Study Personalizes Antidepressant Choice For Chronic Pain Relief

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Because over the counter pain medications rarely alleviate chronic pain, doctors may prescribe antidepressants for their chronic pain patients.

Antidepressants, at lower doses than required for depression treatment, can bring relief to people suffering from conditions such as fibromyalgia, diabetic neuropathy, migraines, and osteoarthritis.

However, antidepressants create side effects. Predicting how well a person may tolerate an antidepressant’s side effects would be a factor in its success, according to researchers at the University Hospital Carl Gustav Carus in Dresden.

“Understanding adverse effects and their impact on patients’ quality of life is crucial in modern clinical medicine and poses a substantial challenge to clinicians who face a exponentially growing range of available medical therapies,” says lead researcher Dr. Timo Siepmann.

To help doctors match pain sufferers with compatible antidepressants, the investigators completed a study of reported adverse effects associated with frequently used antidepressants. The data were gathered from clinical literature detailing antidepressant side effects over the past 20 years. The side effects included drowsiness, dizziness, palpitations, dry mouth, sexual and urinary dysfunction, weight gain, and hypertension.

The study revealed no antidepressant was clearly preferable, and almost all were linked with significant side effects. The data also showed that people may better tolerate certain side effects more than others. Drowsiness would, for instance, be unacceptable for a cab driver, or heavy machinery operator, but might be acceptable, even beneficial, for someone with insomnia.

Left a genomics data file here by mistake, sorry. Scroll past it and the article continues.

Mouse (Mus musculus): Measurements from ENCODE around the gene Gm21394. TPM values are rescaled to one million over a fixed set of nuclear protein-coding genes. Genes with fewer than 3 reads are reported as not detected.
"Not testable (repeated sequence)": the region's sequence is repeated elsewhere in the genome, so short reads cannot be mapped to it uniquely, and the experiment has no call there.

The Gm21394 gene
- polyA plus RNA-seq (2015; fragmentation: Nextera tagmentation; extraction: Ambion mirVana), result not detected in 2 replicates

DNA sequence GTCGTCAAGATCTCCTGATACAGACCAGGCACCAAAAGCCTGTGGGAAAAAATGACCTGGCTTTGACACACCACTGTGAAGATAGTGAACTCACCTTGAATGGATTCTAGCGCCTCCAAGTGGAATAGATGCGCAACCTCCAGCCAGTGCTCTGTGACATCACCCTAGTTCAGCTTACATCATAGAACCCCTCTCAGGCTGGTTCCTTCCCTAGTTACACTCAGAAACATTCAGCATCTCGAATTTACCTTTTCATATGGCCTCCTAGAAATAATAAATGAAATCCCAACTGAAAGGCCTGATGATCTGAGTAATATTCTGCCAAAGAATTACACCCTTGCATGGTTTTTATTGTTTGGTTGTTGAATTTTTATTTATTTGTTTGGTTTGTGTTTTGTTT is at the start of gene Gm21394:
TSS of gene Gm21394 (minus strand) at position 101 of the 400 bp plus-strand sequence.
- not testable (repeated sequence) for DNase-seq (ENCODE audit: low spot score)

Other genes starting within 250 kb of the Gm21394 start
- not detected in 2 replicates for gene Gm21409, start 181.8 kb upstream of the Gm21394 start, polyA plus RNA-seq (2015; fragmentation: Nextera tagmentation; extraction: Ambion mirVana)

It’s hoped the study results will help physicians prescribe antidepressants for chronic pain that best match each patient’s health profile, and lifestyle. Still, “further research is needed to improve general treatment recommendations and enable…therapy which is tailored to the patient's individual health situation and includes non-pharmacological strategies…” said Dr. Siepmann.

Source: Science Daily
Photo credit: NEC Corporation of America


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Fibromyalgia is a prevalent condition that affects many people in the United States. Approximately 3.7 million Americans have Fibromyalgia. That is 1 in every 73 people.

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